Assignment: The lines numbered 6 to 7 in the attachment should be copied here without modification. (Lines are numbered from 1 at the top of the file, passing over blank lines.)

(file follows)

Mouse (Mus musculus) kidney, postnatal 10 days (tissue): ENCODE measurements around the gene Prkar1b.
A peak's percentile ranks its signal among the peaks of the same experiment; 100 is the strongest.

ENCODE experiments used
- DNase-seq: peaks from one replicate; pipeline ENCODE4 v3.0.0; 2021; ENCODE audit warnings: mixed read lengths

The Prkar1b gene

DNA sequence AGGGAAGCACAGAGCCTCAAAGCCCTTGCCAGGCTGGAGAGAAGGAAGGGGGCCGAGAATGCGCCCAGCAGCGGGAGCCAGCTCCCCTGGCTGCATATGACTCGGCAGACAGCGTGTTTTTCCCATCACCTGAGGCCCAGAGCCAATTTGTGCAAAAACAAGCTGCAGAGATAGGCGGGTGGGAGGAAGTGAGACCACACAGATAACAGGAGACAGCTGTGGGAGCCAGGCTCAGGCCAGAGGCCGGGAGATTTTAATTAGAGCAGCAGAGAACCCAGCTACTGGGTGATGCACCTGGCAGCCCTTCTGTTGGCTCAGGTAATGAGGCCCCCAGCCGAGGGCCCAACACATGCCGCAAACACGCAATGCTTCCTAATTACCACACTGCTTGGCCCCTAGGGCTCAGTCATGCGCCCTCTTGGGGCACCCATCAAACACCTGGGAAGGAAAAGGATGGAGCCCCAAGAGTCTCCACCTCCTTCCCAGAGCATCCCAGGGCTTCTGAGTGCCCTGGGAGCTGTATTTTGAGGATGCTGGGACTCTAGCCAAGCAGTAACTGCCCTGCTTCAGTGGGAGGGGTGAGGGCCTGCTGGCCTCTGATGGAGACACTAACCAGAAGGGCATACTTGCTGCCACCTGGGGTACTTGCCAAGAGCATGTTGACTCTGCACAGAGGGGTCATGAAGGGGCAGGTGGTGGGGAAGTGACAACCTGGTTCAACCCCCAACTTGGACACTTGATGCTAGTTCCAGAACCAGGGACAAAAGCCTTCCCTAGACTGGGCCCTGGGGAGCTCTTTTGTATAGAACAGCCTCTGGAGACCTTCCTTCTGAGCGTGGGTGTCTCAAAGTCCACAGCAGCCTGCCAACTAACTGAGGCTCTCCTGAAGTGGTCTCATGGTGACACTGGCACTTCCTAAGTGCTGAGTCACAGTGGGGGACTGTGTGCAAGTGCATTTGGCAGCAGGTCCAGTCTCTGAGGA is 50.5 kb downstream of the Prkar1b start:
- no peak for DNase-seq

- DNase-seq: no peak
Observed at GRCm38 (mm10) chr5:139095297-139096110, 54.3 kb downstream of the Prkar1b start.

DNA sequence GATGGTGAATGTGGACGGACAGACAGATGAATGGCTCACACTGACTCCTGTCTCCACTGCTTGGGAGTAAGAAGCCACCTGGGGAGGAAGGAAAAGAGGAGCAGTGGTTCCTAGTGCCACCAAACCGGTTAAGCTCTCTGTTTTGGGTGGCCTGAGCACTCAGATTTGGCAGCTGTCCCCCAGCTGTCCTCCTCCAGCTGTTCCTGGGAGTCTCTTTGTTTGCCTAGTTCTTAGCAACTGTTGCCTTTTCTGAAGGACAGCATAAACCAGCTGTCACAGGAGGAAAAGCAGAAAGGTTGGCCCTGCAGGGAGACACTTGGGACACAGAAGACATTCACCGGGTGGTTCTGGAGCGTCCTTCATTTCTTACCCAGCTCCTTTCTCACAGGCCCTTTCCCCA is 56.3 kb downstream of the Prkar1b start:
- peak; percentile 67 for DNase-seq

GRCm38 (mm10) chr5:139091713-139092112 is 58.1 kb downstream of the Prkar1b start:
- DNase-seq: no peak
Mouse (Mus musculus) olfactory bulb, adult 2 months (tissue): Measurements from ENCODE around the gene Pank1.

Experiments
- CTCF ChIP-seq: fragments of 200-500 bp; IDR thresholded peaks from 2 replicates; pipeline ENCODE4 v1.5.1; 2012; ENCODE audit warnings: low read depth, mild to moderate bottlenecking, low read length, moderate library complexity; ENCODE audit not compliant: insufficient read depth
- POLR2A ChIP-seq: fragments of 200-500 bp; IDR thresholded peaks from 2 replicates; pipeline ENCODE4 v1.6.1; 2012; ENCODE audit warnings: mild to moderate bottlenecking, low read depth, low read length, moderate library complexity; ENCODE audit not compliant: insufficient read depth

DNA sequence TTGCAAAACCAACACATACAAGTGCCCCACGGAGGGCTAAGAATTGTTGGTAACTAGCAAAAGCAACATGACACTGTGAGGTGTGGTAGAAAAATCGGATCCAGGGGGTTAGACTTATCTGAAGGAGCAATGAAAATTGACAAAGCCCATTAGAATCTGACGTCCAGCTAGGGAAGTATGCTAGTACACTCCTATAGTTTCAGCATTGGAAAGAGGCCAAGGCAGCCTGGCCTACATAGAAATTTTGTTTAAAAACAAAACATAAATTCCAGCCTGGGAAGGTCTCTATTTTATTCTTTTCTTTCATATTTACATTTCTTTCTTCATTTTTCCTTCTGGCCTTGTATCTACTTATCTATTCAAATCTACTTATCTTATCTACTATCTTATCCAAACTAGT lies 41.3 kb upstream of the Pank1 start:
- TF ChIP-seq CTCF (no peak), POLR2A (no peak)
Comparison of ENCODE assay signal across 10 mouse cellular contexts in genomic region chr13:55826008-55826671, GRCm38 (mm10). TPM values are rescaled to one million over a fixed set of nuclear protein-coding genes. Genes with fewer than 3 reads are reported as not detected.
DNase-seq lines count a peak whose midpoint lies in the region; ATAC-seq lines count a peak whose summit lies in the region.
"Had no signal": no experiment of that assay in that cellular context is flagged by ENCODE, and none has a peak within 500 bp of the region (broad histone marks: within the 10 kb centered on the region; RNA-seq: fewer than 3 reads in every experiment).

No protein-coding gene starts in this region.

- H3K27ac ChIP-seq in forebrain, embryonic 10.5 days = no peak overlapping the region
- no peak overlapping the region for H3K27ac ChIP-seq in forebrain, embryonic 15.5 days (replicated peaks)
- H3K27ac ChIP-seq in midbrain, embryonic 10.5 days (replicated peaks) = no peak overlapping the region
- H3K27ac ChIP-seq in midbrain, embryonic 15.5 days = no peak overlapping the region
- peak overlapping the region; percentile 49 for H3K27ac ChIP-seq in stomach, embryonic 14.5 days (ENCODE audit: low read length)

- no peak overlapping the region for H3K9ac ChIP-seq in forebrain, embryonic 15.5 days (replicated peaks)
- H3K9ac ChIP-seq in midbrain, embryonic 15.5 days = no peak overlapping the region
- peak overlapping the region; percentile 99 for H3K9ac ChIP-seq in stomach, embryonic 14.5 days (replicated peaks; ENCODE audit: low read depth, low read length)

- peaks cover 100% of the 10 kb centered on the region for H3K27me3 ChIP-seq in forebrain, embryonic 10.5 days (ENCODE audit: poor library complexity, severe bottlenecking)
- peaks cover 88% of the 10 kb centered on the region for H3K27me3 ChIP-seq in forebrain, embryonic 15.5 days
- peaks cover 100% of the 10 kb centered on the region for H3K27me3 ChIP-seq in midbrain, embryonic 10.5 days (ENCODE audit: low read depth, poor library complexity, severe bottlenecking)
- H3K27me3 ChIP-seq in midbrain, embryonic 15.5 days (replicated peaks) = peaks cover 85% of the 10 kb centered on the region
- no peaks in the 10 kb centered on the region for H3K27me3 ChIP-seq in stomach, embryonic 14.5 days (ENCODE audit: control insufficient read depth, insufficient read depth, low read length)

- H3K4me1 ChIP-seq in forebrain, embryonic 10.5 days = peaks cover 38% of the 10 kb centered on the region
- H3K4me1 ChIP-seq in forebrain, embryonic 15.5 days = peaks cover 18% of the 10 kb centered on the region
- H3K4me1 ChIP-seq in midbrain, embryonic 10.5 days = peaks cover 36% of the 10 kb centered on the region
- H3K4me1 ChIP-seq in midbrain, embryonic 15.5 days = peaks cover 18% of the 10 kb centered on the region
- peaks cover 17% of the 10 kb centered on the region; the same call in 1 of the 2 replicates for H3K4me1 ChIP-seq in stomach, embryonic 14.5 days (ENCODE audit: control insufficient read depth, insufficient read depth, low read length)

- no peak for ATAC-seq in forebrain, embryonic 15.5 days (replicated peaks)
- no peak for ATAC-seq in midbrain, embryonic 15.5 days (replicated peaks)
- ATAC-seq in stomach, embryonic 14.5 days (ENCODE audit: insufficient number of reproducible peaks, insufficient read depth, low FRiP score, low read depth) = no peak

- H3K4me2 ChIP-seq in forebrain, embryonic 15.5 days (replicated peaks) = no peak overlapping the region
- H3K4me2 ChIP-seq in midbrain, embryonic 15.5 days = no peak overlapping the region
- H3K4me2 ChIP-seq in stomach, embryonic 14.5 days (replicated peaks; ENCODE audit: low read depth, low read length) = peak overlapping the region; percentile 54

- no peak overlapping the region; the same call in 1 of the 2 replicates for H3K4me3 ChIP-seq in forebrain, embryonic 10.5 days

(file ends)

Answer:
DNA sequence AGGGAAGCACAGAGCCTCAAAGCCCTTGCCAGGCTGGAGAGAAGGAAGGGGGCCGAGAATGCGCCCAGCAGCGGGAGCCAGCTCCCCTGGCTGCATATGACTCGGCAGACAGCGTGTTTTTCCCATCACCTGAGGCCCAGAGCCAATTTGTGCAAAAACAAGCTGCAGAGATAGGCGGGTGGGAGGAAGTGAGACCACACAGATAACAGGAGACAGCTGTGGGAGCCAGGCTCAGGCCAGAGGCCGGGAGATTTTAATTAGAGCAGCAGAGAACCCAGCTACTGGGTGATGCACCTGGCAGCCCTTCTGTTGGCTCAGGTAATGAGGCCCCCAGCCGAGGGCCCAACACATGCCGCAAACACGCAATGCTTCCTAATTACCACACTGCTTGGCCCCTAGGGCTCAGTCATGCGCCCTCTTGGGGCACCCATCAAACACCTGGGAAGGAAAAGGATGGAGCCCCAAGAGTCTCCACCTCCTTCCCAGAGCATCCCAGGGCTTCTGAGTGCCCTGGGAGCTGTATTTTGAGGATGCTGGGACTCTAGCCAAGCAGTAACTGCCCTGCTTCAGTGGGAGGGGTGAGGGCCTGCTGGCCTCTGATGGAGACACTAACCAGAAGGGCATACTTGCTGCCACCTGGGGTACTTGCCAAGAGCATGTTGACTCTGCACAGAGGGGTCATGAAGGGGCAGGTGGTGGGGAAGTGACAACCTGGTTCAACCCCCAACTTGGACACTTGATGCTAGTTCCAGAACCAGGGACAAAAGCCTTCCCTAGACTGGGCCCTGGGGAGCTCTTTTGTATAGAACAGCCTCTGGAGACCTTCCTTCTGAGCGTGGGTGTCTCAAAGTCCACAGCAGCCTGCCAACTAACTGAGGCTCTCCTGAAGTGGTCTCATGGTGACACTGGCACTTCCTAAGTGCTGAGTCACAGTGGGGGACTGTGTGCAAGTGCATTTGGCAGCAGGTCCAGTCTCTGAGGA is 50.5 kb downstream of the Prkar1b start:
- no peak for DNase-seq